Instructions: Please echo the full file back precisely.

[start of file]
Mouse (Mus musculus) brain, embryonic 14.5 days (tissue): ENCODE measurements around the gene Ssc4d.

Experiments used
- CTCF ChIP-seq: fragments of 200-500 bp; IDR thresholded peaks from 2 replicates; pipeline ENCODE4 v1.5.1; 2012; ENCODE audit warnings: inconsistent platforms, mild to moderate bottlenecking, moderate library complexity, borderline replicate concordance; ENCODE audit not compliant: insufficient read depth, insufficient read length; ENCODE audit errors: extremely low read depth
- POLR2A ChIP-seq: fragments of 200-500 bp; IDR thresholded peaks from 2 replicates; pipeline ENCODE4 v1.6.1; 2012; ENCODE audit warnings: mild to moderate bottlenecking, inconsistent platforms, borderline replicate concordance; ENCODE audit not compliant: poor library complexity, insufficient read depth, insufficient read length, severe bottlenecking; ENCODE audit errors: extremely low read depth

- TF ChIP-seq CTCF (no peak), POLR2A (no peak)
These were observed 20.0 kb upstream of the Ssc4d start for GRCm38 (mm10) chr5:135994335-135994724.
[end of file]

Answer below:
Mouse (Mus musculus) brain, embryonic 14.5 days (tissue): ENCODE measurements around the gene Ssc4d.

Experiments used
- CTCF ChIP-seq: fragments of 200-500 bp; IDR thresholded peaks from 2 replicates; pipeline ENCODE4 v1.5.1; 2012; ENCODE audit warnings: inconsistent platforms, mild to moderate bottlenecking, moderate library complexity, borderline replicate concordance; ENCODE audit not compliant: insufficient read depth, insufficient read length; ENCODE audit errors: extremely low read depth
- POLR2A ChIP-seq: fragments of 200-500 bp; IDR thresholded peaks from 2 replicates; pipeline ENCODE4 v1.6.1; 2012; ENCODE audit warnings: mild to moderate bottlenecking, inconsistent platforms, borderline replicate concordance; ENCODE audit not compliant: poor library complexity, insufficient read depth, insufficient read length, severe bottlenecking; ENCODE audit errors: extremely low read depth

- TF ChIP-seq CTCF (no peak), POLR2A (no peak)
These were observed 20.0 kb upstream of the Ssc4d start for GRCm38 (mm10) chr5:135994335-135994724.